Lengel HB, Zheng J, Tan KS, Liu CC, ... Isbell JM, Jones DR
J Thorac Cardiovasc Surg: 17 Nov 2022; epub ahead of print | PMID: 36528430
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<div><h4>Surgical Treatment of Tricuspid Valve Regurgitation in Patients Undergoing Left Ventricular Assist Device Implantation: Interim analysis of the TVVAD trial.</h4><i>Mendiola Pla M, Chiang Y, Nicoara A, Poehlein E, ... Milano CA, Bishawi M</i><br /><b>Objectives</b><br />Right heart failure remains a serious complication of left ventricular assist device therapy. Many patients presenting for left ventricular assist device implantation have significant tricuspid regurgitation. It remains unknown whether concurrent tricuspid valve surgery reduces postoperative right heart failure. The primary aim was to identify whether concurrent tricuspid valve surgery reduced the incidence of moderate or severe right heart failure within the first 6 months after left ventricular assist device implantation.<br /><b>Methods</b><br />Patients with moderate or severe tricuspid regurgitation on preoperative echocardiography were randomized to left ventricular assist device implantation alone (no tricuspid valve surgery) or with concurrent tricuspid valve surgery. Randomization was stratified by preoperative right ventricular dysfunction. The primary end point was the frequency of moderate or severe right heart failure within 6 months after surgery.<br /><b>Results</b><br />This report describes a planned interim analysis of the first 60 randomized patients. The tricuspid valve surgery group (n = 32) had mild or no tricuspid regurgitation more frequently on follow-up echocardiography studies compared with the no tricuspid valve surgery group (n = 28). However, at 6 months, the incidence of moderate and severe right heart failure was similar in each group (tricuspid valve surgery: 46.9% vs no tricuspid valve surgery: 50%, P = .81). There was no significant difference in postoperative mortality or requirement for right ventricular assist device between the groups. There were also no significant differences in secondary end points of functional status and adverse events.<br /><b>Conclusions</b><br />The presence of significant tricuspid regurgitation before left ventricular assist device is associated with a high incidence of right heart failure within the first 6 months after surgery. Tricuspid valve surgery was successful in reducing postimplant tricuspid regurgitation compared with no tricuspid valve surgery but was not associated with a lower incidence of right heart failure.<br /><br />Copyright © 2022. Published by Elsevier Inc.<br /><br /><small>J Thorac Cardiovasc Surg: 16 Nov 2022; epub ahead of print</small></div>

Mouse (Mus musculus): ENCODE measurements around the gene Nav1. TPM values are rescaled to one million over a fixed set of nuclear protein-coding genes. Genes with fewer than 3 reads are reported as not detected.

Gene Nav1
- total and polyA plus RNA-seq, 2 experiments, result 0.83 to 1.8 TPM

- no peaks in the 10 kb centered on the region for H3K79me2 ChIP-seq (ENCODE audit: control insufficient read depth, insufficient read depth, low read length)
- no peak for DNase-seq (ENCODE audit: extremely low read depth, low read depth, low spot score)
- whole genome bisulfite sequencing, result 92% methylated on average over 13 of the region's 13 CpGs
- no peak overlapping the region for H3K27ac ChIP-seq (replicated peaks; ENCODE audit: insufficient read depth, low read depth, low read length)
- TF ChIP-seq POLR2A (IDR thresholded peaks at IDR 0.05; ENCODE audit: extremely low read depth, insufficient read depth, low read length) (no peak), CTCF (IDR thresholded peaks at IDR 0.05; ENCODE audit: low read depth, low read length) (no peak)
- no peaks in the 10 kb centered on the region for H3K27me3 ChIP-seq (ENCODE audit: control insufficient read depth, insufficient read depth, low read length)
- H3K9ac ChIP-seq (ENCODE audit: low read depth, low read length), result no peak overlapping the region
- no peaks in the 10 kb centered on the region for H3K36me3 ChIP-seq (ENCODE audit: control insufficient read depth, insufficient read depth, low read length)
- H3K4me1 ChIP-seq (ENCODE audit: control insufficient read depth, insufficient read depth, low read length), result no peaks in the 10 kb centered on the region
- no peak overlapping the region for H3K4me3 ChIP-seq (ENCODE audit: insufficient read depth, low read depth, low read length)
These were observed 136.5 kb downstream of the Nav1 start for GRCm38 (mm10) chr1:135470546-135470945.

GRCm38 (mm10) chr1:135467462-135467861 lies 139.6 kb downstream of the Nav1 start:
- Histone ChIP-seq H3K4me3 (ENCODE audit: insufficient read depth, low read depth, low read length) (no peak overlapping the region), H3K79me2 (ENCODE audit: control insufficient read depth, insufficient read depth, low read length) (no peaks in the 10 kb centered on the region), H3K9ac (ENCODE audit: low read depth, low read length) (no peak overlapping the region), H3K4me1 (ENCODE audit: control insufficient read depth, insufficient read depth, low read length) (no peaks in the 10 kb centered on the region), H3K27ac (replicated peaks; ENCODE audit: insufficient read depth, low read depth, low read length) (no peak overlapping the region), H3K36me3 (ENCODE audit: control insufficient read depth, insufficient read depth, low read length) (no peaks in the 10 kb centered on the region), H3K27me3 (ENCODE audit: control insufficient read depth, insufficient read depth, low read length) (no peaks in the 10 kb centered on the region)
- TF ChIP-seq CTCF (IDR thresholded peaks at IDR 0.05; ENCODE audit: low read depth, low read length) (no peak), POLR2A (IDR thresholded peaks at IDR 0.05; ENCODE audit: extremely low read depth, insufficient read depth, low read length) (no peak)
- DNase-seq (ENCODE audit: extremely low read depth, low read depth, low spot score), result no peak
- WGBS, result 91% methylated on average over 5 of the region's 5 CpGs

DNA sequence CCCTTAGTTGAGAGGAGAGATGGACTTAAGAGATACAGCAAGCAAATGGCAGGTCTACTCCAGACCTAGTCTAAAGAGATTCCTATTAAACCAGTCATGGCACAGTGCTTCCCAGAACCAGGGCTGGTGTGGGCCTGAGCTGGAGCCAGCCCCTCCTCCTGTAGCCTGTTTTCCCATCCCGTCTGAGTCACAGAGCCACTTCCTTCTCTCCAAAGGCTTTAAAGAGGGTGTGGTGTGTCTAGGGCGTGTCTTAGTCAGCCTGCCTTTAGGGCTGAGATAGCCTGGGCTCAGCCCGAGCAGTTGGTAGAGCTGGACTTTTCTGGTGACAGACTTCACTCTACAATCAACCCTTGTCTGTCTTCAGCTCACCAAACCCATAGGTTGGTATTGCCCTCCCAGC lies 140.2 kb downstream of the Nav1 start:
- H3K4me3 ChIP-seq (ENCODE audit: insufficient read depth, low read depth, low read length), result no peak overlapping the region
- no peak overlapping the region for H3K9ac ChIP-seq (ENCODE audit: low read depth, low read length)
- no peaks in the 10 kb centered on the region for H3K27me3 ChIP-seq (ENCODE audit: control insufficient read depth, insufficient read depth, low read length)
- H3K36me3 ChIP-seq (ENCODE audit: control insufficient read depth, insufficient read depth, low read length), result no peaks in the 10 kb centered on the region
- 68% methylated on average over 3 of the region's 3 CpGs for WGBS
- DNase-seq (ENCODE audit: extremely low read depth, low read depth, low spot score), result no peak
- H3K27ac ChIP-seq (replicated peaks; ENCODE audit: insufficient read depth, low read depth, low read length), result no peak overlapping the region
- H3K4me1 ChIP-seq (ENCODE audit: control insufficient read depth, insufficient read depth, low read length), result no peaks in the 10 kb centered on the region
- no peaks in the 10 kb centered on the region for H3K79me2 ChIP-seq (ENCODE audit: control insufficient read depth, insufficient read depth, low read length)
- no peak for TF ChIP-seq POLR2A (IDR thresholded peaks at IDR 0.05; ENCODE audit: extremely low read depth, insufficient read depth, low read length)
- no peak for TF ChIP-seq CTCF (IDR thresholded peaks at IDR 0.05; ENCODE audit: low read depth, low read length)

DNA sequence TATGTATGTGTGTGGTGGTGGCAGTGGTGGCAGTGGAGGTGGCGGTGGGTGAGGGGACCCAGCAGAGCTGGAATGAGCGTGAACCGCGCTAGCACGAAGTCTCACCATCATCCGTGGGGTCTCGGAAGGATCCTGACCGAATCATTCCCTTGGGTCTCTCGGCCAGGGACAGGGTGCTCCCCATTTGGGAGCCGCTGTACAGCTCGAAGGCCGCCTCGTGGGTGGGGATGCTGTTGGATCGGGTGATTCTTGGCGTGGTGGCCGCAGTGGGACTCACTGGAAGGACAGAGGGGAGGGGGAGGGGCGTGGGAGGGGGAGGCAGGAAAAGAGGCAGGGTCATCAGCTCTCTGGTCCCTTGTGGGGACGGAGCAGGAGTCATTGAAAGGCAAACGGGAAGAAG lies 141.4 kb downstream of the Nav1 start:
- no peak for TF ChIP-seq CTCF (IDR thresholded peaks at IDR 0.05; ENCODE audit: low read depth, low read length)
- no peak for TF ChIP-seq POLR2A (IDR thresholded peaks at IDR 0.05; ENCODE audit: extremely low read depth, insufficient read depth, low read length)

Mendiola Pla M, Chiang Y, Nicoara A, Poehlein E, ... Milano CA, Bishawi M
J Thorac Cardiovasc Surg: 16 Nov 2022; epub ahead of print | PMID: 36639288
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Abstract